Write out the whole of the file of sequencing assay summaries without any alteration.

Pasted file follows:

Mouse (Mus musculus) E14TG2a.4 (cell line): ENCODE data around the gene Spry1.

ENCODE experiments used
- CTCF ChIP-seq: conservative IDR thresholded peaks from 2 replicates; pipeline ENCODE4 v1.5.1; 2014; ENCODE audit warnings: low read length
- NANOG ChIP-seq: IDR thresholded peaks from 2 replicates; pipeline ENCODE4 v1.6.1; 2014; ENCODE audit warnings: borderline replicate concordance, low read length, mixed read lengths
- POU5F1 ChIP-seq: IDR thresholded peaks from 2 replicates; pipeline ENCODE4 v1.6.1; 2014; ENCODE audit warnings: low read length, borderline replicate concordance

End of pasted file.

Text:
Mouse (Mus musculus) E14TG2a.4 (cell line): ENCODE data around the gene Spry1.

ENCODE experiments used
- CTCF ChIP-seq: conservative IDR thresholded peaks from 2 replicates; pipeline ENCODE4 v1.5.1; 2014; ENCODE audit warnings: low read length
- NANOG ChIP-seq: IDR thresholded peaks from 2 replicates; pipeline ENCODE4 v1.6.1; 2014; ENCODE audit warnings: borderline replicate concordance, low read length, mixed read lengths
- POU5F1 ChIP-seq: IDR thresholded peaks from 2 replicates; pipeline ENCODE4 v1.6.1; 2014; ENCODE audit warnings: low read length, borderline replicate concordance